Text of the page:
Caught BetweenTwo Rocks And A Beer Place

Half way between Los Cristianos and Santa Cruz, a blonde explorer fell to his knees and kissed the ground as Tenerife´s TF1 motorway trundled by. Nearly a year without live CD Tenerife football does that to a bloke. Appropriately, it was a Saturday and Los Roques has been the half way match day stop for the Armada Sur for many a season. It´s also a beautiful setting that deserved a deeper exploration below the Los Roques and Oasis bars.

The Playa del Abrigo with its sweep of black sand was being raked by foaming waves on a 26 degrees January afternoon. A few people were sand strolling but although it does attract adventurous swimmers, the currents must be wildly unpredictable beyond the craggy guards of this stretch of the east coast.


The municipality of Fasnia is one of the smallest in Tenerife and can appear to be trapped in a time bubble. The Bahia  Apartments showed no signs of life but up above new housing, wooden benches, and a well maintained road told a different tale. The big surprises came on the other side of the main bay, once linked by a beach track, for me though it was up and over at the top, and into a small traditional fishing community. Built around Playa del Roque, a church and some houses had been damaged by rock falls. Trying to resist the mood swings of Mother Nature must be a constant challenge to the local council. A recent large cliff collapse on neighbouring Canary Island, La Gomera, had led to wide spread protection measures on other vulnerable spots.

Despite that, there were plenty of encouraging signs. A new water treatment plant topped by a viewing platform sat alongside a huddle of old houses around the steps to the beach. They showed a great sense of pride in their fishing traditions and the people who toiled the sea. Most thirsty drivers wont dip any deeper than the two bars but the Saturday agricultural market had a queue, hopefully that will bring further good harvests.

If you do stop off, cast a glance down to the beaches, it´s a magnificent sight. If your not in a hurry, you can also pop under the motorway via a tunnel to see the ancient Fasnia water train that used to help bring water up from the deep pools to irrigate the fields. Inland and a little up hill Las Casas del Camino Real are a flag ship for rural tourism in the area. They are soon to be featured as the setting for a German reality TV show. There´s a strong beating heart at the centre of Fasnia, the municipality and its neighbour Arico, are pioneering the Titsa bus comany´s  pre booking local bus service called TUWAWA.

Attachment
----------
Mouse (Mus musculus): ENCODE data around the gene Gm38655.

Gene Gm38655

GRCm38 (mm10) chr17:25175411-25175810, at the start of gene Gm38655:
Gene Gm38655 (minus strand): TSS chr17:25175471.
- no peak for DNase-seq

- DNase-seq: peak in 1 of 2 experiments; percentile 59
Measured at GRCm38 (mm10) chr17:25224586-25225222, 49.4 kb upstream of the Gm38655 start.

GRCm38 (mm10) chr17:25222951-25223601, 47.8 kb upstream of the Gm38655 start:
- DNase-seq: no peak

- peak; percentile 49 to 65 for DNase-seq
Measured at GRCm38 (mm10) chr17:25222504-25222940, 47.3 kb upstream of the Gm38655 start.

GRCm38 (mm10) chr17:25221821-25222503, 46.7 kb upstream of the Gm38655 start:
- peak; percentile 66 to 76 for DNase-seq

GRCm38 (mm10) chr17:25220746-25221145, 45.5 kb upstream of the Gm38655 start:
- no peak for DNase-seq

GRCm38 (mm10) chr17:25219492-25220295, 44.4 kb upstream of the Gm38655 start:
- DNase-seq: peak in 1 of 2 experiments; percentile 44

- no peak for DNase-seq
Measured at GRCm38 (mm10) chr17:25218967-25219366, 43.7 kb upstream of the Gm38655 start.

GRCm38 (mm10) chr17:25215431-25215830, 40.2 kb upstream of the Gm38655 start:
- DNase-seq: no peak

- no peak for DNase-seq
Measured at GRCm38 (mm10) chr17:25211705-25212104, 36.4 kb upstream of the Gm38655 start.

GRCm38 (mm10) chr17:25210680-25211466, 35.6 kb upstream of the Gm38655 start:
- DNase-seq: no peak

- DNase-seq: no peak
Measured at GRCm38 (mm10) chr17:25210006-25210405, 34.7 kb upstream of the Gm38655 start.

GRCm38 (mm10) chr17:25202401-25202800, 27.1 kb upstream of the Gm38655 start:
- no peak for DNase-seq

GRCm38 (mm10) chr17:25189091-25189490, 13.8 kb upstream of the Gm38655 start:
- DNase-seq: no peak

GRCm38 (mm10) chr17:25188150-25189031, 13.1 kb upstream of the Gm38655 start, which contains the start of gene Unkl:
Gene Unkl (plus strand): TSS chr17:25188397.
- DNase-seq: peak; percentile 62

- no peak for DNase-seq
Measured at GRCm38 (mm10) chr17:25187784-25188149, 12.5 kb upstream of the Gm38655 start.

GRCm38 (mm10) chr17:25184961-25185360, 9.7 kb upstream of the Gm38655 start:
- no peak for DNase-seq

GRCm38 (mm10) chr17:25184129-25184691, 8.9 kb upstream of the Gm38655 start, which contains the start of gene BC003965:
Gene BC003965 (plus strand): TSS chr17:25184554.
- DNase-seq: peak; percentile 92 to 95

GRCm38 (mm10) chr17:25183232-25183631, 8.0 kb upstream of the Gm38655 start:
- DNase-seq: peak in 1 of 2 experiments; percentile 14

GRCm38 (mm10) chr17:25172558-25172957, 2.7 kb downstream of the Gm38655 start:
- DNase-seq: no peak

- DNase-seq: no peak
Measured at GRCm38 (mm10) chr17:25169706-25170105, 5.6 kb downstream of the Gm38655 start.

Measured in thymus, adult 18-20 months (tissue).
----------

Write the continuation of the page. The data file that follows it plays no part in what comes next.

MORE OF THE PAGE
Burning the Lava Trail From Icod To Garachico

Standing at the top of a near 400 year old twin lava flow and looking down at a sinking skull. My toes were tingling as I left the church at San Juan del Reparo and followed the sign to shadow the path that wiped out most of Garachico in the 1706 eruption.

What a beautiful crime scene, contrasting destruction and rebirth at every step. Perspective changes views, the offshore volcanic spitbristled with bird life but from my lofty perch, its empty eye socket fixed a mocking stare at the source of its dark origin. Pine trees now sprout healthily out of the hill side and the descent is a smooth 90 minute zig zag towards the Garachico church plaza.

My curiosity did lead me astray before spotting the real route beyond a modern estate. Taking a rough but clearly used trail, I found an old sealed water gallery. The hills in and around Icod are peppered with them, many unmapped and forgotten. In 2007 heavy rain caused the water table to rise and gasses were forced into tunnels being explored by visitors near Los Silos. Six people died and a big clampdown was made on the old galleries.

Back on the main trek, there were warnings of possible rock slides but heat was my only irritant, a good supply of cold water was my solution. As the path lowered, the horizon broadened, Los Silos lighthouse was visible to the west and the San Marcos coast stretched out in the opposite direction. The natural rock pools of El Caleton looked welcoming below but restrictions on times and numbers make it an elusive treat during these Covid days.